How to Get Along With Your Ex After the Divorce
5 helpful hints for improving your post-divorce relationship
Posted Apr 05, 2015
I’ve always said that divorce resembles marriage. For example, I’ve found in my clinical practice that couples who’ve experienced consistent control struggles during their marriages tended to have extended post-marital legal battles for control. This control might manifest in lengthy, expensive fights over child custody, or certain assets. Some of these couples actually bankrupt themselves in a legal contest. In contrast, those couples that distanced during their marriages tended to fade rather than fight during the divorce process.
Obviously if a couple has decided to split, the marital issues were big enough to merit a divorce…at least from one partner’s perspective. But a couple’s post-relationship process is not only dependent on the toxicity of the marriage, but perhaps on how closely the following five principles of post-divorce are followed:
1. Each partner must take responsibility for their own individual contributions to the marital demise. Marriage is a circular system in which two parts make up a whole. In my 30-plus years of practicing marriage counseling I have never seen a couple in which one partner was solely responsible for the discord…never! Admitting to your ex that you made mistakes that you regret can go a long way toward building empathy and mending some wounds. You most likely weren’t the only victim in the split.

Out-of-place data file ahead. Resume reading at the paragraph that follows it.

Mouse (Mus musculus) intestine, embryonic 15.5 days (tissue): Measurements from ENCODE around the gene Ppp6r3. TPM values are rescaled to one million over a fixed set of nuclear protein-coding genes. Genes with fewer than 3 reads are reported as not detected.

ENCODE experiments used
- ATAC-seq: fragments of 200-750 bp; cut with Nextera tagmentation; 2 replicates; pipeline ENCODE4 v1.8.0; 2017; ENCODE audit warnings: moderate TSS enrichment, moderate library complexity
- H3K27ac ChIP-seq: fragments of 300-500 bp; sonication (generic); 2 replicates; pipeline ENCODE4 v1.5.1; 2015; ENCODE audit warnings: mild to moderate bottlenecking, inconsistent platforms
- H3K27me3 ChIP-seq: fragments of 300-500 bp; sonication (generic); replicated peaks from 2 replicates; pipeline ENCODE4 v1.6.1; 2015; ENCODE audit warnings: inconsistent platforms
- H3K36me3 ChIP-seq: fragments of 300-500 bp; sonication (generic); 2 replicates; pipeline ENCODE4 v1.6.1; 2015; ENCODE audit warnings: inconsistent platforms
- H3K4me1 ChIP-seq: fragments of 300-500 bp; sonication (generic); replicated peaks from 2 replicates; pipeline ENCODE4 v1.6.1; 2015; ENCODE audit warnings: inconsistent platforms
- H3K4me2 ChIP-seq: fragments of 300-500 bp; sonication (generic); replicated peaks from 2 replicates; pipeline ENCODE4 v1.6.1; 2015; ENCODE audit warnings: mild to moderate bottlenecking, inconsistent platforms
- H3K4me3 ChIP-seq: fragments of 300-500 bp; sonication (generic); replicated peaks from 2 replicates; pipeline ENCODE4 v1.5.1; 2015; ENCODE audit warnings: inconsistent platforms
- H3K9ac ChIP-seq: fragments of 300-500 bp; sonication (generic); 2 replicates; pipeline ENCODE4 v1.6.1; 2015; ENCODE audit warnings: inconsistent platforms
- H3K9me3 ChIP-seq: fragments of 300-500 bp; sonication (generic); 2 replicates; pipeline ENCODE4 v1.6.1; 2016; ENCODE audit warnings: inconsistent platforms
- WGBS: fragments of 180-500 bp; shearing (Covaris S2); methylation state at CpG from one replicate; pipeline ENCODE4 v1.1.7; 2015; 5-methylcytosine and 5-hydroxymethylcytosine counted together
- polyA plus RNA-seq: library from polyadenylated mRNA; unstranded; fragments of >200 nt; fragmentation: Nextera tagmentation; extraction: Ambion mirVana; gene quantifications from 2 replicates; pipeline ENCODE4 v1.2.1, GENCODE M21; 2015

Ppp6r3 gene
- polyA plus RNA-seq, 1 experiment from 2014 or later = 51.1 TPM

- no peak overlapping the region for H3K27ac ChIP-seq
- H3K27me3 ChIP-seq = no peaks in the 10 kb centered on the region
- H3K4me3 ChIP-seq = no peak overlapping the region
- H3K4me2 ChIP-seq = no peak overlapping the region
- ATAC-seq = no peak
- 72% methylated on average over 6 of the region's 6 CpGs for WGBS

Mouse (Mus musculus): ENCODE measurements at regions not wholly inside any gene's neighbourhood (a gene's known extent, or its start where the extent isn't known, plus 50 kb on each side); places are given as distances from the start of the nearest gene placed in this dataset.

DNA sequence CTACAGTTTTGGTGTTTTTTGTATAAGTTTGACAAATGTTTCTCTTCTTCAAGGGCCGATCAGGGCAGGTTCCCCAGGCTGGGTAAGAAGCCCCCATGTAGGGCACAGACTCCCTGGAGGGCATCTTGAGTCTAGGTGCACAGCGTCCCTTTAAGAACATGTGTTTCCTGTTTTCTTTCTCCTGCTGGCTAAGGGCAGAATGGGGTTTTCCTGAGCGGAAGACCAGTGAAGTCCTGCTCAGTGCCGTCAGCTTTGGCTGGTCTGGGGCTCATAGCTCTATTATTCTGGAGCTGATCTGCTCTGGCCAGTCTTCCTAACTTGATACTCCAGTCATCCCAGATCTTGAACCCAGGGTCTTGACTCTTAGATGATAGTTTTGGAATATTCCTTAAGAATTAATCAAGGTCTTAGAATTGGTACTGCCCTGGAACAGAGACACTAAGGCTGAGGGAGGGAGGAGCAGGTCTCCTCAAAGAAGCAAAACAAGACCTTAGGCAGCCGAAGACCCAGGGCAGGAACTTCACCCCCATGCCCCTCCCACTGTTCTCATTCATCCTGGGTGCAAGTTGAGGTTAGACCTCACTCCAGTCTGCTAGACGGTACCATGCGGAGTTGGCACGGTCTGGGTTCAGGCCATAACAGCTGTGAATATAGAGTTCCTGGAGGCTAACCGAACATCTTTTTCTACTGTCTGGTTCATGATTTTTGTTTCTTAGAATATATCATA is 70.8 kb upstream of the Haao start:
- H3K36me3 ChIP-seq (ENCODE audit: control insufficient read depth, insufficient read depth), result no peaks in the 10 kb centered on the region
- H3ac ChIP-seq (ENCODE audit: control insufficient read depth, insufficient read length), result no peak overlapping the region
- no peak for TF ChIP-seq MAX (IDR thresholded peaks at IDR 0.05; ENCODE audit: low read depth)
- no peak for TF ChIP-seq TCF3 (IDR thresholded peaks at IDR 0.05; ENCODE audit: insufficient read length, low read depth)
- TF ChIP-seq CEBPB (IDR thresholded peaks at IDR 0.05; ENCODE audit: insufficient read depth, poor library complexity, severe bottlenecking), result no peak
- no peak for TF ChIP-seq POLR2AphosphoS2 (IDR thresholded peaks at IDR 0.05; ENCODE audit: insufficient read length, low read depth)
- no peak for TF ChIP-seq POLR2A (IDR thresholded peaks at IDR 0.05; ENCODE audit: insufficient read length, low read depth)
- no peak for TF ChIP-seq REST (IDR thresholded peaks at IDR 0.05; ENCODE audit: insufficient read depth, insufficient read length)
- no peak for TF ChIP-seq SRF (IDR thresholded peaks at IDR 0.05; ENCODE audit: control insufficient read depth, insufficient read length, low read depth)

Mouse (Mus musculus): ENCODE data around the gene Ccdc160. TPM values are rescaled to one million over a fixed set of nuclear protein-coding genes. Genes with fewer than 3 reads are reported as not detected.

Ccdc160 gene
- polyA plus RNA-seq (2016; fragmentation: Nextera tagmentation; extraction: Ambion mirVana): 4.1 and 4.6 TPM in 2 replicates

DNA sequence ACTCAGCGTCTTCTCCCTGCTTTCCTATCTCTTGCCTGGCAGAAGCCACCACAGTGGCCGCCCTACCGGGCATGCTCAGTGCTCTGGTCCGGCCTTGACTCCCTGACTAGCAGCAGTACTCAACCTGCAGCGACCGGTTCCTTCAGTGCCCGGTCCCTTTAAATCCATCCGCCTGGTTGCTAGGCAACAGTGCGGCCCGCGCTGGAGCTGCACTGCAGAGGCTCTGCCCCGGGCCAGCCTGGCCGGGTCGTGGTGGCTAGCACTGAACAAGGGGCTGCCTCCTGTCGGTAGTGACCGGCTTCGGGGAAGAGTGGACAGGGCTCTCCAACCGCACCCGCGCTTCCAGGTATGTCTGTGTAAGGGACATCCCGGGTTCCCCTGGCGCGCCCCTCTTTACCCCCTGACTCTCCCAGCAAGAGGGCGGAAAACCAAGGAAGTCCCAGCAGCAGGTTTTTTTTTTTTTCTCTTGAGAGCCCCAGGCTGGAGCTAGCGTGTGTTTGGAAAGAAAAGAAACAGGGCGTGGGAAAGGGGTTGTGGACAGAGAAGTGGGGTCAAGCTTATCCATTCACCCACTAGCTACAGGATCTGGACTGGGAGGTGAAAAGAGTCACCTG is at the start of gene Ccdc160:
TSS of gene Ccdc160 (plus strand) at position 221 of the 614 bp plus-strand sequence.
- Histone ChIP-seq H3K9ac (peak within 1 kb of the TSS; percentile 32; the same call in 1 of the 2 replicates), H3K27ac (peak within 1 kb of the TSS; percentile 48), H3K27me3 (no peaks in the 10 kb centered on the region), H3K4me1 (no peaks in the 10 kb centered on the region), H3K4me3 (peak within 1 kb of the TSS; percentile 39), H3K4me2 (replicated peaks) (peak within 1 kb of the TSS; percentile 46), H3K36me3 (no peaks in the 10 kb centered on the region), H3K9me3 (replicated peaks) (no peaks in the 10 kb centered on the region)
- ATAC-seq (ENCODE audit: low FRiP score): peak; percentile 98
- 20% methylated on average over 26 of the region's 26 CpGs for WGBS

2. Consider whether you fought a clean legal battle. I realize anxiety runs high during a divorce but many partners needlessly lie, cheat, and steal to gain an advantage. Some of these individuals believe their very survival depends on the outcome of the divorce—I get that—but many partners are just plain vindictive or neurotically competitive. If you can make amends for your past behavior…try. This might mean giving back something personal back to your spouse that you took, or adjusting (with your lawyer’s approval) your settlement: people can add or subtract in this case. Oh, and stay out of post-divorce court.
3. Try to avoid setting up post-divorce coalitions. That is, don’t bad mouth your ex to family or friends, and if you did, go back to them and present a more balanced perspective. Many partners have complained to me that as a result of being slandered, they’ve suffered more losses than necessary.
4. De-triangulate the children (if any). Putting down your ex only puts your children in a loyalty bind and breeds further resentment from your ex. Keep your kids out of the middle.
5. If and when you begin to date again, maintain clean boundaries. For example, try not to become involved with any of your ex’s friends or any old neighbors. Nothing will keep a post-divorce fire burning than adding more insult and betrayal to the mix. There are enough people on the earth for you to date. Go out there and find them.
I realize there is much more that you can do to civilize your relationship with your ex, but by operationalizing these five suggestions your post-divorce relationship may greatly improve and any anger and resentment may dissipate. Some partners actually socialize with their exs. Others maintain a healthy and respectful distance but can count on them in a pinch. At a recent party I attended, a divorced woman said to me: “My ex and I have a great relationship. I guess you could say we did divorce better than we did marriage."